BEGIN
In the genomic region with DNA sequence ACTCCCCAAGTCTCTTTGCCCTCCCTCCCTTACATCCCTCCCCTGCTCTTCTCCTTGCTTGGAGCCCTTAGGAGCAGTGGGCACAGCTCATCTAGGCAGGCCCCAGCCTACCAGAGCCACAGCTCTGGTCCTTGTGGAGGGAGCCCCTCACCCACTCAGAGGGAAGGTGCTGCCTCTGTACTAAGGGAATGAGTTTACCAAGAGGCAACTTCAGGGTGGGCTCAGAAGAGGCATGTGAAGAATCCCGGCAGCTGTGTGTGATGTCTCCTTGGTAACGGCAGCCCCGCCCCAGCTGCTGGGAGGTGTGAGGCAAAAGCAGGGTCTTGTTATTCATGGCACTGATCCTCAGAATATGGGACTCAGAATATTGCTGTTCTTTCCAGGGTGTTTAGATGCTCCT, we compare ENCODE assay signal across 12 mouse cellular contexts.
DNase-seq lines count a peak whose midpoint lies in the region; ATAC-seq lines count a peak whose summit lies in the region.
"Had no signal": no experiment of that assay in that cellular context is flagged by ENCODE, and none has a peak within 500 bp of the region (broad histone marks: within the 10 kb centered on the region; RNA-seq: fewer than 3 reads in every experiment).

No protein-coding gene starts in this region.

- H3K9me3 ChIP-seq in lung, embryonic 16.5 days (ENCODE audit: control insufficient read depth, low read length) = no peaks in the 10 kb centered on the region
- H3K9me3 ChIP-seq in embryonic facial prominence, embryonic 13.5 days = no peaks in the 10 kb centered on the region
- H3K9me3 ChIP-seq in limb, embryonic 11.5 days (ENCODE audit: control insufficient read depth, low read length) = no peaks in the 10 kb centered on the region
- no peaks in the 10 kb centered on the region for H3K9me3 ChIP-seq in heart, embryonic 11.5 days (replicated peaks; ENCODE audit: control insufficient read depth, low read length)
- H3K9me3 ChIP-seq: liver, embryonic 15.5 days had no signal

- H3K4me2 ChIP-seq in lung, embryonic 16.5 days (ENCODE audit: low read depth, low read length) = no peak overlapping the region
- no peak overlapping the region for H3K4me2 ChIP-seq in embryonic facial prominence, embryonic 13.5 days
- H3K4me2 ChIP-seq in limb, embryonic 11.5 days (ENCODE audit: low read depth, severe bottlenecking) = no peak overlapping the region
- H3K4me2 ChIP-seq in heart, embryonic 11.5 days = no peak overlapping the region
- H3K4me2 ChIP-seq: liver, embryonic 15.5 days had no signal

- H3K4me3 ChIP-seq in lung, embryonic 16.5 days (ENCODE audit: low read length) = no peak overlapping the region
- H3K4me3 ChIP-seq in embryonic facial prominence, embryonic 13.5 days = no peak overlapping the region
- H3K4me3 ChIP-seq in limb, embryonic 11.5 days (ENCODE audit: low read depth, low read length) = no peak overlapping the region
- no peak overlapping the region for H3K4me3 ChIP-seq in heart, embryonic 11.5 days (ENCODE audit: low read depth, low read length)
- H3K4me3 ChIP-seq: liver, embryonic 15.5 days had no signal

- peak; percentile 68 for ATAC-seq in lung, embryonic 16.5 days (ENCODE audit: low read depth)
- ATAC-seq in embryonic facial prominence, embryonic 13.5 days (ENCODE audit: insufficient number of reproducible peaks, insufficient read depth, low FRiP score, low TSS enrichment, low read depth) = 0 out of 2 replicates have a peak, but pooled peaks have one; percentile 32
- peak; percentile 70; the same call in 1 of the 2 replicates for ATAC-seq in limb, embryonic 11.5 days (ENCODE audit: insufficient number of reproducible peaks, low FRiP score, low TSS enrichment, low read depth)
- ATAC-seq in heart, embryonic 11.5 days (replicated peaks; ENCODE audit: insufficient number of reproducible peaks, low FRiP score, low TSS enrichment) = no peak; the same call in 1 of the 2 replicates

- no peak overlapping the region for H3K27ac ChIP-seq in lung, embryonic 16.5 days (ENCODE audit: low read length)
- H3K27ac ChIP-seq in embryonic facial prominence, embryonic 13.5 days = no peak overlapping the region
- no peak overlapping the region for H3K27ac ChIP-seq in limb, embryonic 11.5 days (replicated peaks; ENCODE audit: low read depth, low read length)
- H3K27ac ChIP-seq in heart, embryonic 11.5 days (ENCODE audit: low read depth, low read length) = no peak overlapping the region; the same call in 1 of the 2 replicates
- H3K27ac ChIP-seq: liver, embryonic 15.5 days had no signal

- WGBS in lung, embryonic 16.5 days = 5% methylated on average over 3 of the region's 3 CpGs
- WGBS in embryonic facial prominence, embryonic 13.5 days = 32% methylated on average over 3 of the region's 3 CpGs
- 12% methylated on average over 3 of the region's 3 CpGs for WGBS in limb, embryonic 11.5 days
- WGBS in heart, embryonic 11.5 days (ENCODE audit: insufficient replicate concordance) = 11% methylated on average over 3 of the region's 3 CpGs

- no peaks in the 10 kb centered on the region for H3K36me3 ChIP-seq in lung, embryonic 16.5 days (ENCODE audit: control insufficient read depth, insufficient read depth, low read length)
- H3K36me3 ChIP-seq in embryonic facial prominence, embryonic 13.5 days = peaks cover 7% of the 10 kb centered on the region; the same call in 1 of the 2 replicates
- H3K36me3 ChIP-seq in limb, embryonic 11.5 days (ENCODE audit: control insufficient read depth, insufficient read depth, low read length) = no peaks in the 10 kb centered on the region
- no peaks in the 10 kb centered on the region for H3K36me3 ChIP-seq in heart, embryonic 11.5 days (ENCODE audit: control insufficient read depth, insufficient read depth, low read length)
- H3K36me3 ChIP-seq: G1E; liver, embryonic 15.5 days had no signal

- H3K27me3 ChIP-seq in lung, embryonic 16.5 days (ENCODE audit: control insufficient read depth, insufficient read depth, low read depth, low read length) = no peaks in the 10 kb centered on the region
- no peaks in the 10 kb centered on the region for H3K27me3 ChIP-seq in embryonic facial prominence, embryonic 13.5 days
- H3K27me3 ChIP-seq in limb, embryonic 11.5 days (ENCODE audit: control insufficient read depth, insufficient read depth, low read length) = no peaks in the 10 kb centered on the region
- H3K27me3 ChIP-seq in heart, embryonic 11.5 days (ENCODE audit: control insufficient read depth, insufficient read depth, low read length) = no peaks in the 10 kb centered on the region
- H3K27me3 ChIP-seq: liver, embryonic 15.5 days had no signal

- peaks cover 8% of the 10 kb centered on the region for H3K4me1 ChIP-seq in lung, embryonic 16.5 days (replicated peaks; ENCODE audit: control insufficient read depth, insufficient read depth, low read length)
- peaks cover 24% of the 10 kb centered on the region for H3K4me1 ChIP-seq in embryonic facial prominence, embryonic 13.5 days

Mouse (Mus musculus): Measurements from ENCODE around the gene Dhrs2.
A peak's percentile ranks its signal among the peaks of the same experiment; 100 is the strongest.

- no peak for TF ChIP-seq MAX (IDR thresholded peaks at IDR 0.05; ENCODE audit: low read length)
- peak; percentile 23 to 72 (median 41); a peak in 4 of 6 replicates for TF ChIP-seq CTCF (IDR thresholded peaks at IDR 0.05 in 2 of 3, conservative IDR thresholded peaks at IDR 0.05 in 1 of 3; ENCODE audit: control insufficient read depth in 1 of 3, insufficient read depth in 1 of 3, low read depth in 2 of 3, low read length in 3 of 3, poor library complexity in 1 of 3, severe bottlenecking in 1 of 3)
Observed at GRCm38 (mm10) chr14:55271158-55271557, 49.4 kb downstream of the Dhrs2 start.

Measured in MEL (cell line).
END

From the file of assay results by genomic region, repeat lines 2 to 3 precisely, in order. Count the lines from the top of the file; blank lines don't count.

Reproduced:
DNase-seq lines count a peak whose midpoint lies in the region; ATAC-seq lines count a peak whose summit lies in the region.
"Had no signal": no experiment of that assay in that cellular context is flagged by ENCODE, and none has a peak within 500 bp of the region (broad histone marks: within the 10 kb centered on the region; RNA-seq: fewer than 3 reads in every experiment).